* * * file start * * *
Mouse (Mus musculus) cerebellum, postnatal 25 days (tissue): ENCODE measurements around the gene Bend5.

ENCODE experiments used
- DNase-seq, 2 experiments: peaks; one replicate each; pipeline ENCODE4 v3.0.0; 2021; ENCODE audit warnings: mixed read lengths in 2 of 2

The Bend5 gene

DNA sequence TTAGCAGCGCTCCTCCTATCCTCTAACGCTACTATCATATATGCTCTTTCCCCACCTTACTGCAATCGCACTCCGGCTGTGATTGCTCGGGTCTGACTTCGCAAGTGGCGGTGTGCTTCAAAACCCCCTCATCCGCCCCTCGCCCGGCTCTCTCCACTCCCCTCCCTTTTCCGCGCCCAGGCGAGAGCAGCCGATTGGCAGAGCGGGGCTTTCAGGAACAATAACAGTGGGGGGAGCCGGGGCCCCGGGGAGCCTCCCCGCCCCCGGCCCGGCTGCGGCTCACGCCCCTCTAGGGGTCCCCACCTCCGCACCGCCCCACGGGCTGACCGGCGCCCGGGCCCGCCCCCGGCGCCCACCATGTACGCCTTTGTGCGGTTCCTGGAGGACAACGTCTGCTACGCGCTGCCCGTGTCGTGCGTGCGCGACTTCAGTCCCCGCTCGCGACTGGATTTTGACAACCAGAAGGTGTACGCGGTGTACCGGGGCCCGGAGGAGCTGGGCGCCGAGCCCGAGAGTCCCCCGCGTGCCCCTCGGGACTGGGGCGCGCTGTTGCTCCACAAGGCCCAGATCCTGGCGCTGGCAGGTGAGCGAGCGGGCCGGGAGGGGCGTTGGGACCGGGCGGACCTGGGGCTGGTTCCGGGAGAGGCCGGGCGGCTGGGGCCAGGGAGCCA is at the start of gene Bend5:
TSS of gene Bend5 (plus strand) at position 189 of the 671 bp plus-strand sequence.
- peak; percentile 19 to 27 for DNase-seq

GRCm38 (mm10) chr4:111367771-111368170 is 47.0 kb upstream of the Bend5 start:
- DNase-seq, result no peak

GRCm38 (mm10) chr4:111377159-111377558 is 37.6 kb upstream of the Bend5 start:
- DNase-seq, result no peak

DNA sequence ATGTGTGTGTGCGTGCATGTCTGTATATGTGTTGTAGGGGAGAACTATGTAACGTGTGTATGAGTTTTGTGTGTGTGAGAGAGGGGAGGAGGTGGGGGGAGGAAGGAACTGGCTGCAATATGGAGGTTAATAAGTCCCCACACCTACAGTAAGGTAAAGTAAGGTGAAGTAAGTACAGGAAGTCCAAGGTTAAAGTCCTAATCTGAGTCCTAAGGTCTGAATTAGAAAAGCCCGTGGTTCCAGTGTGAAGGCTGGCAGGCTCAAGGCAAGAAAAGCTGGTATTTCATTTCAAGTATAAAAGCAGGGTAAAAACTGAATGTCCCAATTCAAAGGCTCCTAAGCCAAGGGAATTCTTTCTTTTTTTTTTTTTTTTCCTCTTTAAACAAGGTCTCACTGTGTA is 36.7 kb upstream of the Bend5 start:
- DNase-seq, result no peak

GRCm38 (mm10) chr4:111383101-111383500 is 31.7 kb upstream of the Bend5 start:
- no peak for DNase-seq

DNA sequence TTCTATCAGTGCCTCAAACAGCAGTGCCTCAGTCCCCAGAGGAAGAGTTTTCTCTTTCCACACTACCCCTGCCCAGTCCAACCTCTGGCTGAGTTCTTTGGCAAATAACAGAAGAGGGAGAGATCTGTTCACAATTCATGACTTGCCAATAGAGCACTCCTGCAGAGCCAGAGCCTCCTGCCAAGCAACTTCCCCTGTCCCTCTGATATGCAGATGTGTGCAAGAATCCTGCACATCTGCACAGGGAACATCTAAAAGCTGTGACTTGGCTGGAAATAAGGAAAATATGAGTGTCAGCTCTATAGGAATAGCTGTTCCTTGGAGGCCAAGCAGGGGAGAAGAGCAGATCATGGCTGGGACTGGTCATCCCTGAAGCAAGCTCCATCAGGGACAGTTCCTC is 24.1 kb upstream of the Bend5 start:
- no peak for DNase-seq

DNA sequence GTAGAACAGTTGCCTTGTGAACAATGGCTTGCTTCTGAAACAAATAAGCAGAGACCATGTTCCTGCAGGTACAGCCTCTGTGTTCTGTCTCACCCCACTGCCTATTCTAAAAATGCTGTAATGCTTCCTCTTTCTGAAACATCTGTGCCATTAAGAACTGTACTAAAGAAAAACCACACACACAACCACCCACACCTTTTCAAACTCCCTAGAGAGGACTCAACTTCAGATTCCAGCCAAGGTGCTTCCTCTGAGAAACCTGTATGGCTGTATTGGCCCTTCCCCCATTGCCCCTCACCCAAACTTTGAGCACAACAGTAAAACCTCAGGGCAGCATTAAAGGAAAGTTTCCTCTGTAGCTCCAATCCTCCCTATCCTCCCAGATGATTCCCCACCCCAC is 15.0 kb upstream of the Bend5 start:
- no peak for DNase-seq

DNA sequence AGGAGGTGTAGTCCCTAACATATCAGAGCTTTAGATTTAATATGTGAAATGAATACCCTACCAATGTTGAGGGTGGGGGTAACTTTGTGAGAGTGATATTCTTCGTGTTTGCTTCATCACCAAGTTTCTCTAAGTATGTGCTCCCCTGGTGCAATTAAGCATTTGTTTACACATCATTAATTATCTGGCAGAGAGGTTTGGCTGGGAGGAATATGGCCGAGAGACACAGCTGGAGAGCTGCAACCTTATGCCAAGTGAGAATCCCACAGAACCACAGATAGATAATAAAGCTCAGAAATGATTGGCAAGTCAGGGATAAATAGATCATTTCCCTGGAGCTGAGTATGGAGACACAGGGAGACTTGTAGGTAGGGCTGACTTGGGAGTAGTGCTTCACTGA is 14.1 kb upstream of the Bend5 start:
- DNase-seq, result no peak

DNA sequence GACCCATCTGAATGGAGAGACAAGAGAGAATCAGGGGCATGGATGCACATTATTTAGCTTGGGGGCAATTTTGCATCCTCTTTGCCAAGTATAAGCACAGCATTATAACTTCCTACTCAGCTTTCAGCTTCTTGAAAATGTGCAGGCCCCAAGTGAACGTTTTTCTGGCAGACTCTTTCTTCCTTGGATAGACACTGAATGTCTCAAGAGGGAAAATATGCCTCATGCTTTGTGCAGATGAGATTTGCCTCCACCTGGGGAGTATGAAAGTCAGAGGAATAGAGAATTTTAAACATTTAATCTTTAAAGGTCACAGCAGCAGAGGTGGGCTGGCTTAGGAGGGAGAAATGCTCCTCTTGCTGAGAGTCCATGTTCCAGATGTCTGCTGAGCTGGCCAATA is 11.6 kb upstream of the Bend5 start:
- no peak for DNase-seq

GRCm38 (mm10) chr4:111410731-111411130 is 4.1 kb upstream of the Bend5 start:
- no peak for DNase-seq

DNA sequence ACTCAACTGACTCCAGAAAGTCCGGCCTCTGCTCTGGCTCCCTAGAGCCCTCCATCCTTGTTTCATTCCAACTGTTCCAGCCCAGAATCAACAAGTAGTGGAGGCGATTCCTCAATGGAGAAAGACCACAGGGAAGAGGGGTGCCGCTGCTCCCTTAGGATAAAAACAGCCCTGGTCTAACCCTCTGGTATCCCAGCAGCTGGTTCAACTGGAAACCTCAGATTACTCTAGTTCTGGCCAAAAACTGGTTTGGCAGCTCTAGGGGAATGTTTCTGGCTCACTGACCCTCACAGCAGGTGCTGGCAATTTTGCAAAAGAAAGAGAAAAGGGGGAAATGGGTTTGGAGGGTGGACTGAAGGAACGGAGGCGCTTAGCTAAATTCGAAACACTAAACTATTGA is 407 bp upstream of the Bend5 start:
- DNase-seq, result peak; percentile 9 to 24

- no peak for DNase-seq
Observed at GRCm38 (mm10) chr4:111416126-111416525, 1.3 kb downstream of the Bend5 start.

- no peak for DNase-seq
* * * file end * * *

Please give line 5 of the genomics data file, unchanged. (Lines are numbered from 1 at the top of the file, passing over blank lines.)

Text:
DNA sequence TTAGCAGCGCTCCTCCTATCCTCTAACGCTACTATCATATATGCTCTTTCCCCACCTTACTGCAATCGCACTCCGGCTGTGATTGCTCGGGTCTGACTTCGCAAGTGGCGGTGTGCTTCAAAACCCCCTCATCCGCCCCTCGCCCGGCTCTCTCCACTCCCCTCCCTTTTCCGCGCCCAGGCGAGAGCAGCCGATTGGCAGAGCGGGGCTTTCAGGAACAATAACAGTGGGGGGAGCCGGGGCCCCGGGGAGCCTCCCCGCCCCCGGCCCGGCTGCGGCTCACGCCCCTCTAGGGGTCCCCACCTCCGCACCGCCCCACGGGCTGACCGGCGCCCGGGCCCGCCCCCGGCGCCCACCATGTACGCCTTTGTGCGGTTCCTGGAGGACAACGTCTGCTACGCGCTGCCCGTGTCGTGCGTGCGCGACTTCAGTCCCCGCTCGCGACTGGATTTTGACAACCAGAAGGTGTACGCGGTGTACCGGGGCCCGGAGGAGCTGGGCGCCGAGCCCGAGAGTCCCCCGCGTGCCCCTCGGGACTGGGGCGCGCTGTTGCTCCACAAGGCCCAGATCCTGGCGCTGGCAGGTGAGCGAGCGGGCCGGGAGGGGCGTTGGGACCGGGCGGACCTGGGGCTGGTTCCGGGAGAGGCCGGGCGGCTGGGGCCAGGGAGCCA is at the start of gene Bend5: